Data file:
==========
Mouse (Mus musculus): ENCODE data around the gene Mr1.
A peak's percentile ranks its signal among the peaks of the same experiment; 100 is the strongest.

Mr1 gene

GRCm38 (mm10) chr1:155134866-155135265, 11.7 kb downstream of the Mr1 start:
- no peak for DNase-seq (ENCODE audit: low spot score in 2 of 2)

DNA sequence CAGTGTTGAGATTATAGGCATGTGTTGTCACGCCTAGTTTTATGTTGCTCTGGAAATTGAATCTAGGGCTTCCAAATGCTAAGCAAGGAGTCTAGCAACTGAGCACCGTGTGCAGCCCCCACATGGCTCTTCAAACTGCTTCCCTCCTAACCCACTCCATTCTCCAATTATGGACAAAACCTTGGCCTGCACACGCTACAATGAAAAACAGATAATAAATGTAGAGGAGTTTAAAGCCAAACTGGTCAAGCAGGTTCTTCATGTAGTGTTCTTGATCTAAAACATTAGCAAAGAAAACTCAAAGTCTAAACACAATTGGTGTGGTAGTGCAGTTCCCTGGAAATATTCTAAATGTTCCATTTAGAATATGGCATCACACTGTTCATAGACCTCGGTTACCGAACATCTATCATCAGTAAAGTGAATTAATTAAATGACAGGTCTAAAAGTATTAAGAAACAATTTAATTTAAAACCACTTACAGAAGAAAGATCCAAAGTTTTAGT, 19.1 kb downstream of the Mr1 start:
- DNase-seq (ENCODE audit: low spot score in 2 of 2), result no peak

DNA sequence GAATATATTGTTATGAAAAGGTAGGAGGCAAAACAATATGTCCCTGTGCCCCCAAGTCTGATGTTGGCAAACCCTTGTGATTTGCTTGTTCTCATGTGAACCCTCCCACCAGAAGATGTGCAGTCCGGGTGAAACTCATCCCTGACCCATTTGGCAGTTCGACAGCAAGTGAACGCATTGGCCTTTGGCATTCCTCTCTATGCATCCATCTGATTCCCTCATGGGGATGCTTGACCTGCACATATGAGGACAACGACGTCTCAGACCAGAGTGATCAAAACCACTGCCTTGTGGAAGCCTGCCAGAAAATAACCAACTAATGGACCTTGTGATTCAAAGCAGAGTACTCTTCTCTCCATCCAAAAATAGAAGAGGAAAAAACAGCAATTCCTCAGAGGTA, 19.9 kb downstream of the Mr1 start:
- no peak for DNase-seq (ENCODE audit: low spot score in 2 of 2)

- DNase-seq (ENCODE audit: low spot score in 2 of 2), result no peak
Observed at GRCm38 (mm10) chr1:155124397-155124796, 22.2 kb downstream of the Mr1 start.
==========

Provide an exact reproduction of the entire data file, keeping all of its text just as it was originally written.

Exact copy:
Mouse (Mus musculus): ENCODE data around the gene Mr1.
A peak's percentile ranks its signal among the peaks of the same experiment; 100 is the strongest.

Mr1 gene

GRCm38 (mm10) chr1:155134866-155135265, 11.7 kb downstream of the Mr1 start:
- no peak for DNase-seq (ENCODE audit: low spot score in 2 of 2)

DNA sequence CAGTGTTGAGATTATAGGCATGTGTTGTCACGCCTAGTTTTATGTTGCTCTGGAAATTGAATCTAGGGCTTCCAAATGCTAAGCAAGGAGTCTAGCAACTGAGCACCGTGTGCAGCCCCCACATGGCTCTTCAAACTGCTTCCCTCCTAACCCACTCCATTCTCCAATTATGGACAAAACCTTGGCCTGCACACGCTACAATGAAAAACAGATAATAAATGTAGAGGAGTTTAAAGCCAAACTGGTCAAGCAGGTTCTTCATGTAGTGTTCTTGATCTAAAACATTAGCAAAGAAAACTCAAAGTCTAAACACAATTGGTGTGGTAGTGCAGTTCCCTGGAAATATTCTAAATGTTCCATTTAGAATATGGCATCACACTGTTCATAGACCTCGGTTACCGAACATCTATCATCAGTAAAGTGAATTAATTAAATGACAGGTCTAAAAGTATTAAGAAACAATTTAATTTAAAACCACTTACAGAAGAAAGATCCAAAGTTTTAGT, 19.1 kb downstream of the Mr1 start:
- DNase-seq (ENCODE audit: low spot score in 2 of 2), result no peak

DNA sequence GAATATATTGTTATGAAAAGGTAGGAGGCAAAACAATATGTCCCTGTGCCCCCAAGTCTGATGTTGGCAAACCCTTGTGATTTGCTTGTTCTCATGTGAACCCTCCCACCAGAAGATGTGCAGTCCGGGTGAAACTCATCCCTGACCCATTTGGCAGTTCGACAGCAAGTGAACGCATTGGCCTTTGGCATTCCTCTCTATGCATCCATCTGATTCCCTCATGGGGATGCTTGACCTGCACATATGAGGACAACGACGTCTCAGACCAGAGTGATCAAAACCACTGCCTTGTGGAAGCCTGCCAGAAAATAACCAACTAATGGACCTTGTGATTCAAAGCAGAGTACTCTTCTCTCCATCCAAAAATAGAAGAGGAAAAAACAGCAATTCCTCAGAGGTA, 19.9 kb downstream of the Mr1 start:
- no peak for DNase-seq (ENCODE audit: low spot score in 2 of 2)

- DNase-seq (ENCODE audit: low spot score in 2 of 2), result no peak
Observed at GRCm38 (mm10) chr1:155124397-155124796, 22.2 kb downstream of the Mr1 start.